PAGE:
• Shelby Pietersen

The beginner’s guide to air layering your trees

Do you have a tree in your garden or property that you would want to multiply? You can do this through air layering.



What is air layering in trees?

In the wild, air layering happens when a low branch or stem touches the ground and takes root (milkwood trees do this). Air layering is pretty simple. You need moist sphagnum moss to wrap around a wounded section of the stem. Wound an area in the middle of a branch by peeling the bark away, then wrap the moss around the cut and secure it with floral ties or plant twine. Cover the entire thing with plastic wrap to conserve moisture.


The actual time for any plant to produce roots will vary but will average a couple of weeks to a month. Once you have roots, remove the plant material and pot it up as you would any plant and enjoy.


What are some of the advantages of air layering plants?

  1. This technique results in a good-sized plant in a matter of weeks instead of months or years

  2. There is a minimum of disturbance and no adverse effect on the mother plant

  3. During propagation, both the mother plant and the new plant continue to develop

  4. The new plant will have characteristics identical to the mother plant

  5. The success rate is high when using good-sized plants

  6. You can shorten the juvenile period of a plant (i.e., the time required for the plant to attain its fruit-bearing stage). Additionally, the new plant tends to be stronger and more mature than those propagated by any other technique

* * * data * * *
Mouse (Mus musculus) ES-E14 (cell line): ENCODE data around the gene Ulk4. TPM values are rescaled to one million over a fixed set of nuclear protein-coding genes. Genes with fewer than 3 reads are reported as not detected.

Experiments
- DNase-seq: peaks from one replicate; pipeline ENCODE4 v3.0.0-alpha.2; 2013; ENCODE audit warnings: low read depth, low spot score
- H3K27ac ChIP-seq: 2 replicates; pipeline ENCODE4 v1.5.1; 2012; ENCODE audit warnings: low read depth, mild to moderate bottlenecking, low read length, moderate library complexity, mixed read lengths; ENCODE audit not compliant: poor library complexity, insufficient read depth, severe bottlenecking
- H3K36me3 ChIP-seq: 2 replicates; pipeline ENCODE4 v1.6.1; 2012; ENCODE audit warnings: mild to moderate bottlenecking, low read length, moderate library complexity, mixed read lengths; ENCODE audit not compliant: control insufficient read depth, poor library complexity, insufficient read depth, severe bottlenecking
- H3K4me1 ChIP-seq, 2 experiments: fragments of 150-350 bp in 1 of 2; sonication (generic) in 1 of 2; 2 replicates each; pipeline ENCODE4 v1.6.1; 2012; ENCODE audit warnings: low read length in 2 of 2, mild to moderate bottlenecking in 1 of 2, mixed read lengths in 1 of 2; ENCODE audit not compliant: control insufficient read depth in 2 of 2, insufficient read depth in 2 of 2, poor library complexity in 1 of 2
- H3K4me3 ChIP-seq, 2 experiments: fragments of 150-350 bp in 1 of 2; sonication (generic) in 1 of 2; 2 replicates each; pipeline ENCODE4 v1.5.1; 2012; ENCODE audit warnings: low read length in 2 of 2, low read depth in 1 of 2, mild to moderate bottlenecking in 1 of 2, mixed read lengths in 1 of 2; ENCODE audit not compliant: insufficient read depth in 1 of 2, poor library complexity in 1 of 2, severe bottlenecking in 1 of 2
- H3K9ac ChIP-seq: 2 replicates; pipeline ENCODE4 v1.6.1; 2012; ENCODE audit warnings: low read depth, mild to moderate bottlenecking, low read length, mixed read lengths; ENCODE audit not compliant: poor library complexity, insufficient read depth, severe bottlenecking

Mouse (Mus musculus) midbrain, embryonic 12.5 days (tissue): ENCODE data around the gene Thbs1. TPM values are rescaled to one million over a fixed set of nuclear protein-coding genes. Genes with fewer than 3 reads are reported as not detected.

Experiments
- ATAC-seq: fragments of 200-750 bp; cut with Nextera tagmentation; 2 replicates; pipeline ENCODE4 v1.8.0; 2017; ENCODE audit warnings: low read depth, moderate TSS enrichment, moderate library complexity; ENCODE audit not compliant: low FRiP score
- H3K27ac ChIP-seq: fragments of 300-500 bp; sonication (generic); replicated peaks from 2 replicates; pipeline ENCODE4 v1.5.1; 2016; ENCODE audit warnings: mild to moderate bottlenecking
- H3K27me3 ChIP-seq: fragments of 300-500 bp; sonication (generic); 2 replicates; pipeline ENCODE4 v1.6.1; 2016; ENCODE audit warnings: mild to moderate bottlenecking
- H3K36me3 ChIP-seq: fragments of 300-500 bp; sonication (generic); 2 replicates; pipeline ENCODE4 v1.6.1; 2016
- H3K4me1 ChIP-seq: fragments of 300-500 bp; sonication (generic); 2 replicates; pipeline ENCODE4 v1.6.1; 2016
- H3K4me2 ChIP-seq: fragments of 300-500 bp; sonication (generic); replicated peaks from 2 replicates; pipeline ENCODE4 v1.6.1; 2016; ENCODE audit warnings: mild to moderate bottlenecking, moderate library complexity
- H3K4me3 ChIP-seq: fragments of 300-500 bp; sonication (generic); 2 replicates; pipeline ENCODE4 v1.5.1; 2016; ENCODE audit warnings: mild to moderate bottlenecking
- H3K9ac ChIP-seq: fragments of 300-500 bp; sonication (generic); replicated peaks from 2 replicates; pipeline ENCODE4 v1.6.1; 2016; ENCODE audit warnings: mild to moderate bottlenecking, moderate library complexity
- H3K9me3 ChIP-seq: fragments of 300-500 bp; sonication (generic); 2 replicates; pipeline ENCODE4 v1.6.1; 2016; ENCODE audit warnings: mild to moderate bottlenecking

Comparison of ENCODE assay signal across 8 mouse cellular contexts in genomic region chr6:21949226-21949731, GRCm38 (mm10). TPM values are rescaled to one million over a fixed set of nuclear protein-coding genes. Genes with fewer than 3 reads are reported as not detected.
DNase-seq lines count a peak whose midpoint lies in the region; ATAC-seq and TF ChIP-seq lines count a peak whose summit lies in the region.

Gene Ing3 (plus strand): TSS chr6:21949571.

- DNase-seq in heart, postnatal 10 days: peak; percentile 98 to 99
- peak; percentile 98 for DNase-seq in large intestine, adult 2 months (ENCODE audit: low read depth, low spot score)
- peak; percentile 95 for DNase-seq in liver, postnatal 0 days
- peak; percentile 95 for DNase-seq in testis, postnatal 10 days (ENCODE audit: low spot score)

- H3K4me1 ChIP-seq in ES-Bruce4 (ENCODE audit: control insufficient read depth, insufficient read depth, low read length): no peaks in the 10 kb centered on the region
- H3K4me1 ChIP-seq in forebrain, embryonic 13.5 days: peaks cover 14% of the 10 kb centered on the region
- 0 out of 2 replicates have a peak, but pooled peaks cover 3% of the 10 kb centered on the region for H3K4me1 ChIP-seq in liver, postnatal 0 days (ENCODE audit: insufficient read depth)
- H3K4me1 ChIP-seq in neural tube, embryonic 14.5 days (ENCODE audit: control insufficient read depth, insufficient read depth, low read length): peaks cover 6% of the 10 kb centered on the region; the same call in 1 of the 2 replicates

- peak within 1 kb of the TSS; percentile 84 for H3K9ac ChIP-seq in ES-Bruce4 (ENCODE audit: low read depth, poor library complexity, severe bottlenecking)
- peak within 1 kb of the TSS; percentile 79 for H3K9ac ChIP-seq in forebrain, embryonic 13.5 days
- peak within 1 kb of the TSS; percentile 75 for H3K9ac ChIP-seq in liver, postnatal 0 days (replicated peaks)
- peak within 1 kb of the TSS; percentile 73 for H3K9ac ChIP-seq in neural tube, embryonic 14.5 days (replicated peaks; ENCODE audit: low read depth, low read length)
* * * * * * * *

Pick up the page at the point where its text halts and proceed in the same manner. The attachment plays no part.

7. More rapid and stronger root growth reduces the period of propagation

  8. Valuable space and time in attending to rooting trays, etc. is saved


What is the disadvantage of air layering?

This technique is initially labour-intensive and time-consuming.


Why use air layering?

The process of air layering can be applied to old and new trees/shrubs. It can allow Bonsai enthusiasts to sculpt a tree and its roots or create a clone from a rare tree. Some trees have

difficulty sprouting from seed or take longer to root with other methods, which makes them ideal candidates for air layering.


What Fruit Trees Can Be Air Layered?

Nearly all fruit trees can be air layered, but some may require more skill and patience than

Others. Some of the most frequently and successfully cloned fruit trees via air layering include: (Note, there are many trees which we have not mentioned below which can be air layered.)

Almond

Guava

Peach

Avocado

Papaya

Apple Trees

Hazel Nut

Kiwi

Cherry Trees

Pecan Nut

Macadamia Nut Trees

Pomegranite Trees

Apricot Trees

Fig Trees

Pear Trees


Can You Air Layer Pine Trees?

Pine trees can be air layered but they are one of the hardest trees to do so. It is reported that the air layering process on pine trees can take up to 2 years.


Can You Air Layer Oak Trees?

Oak trees are one of the harder species to air layer due to their asexual nature, thick skin, and other factors. But with a bit of luck, skill, and perseverance, oaks can indeed be air layered. The best time to perform an air layer on an oak tree is by far in the spring.


Can You Air Layer Olive Trees?

Olive trees are considered to be one of the easiest tree species to air layer.

Mid-August is widely accepted as the best time of the year to perform air layering on olive trees. The new clones are often ready for removal the following spring.



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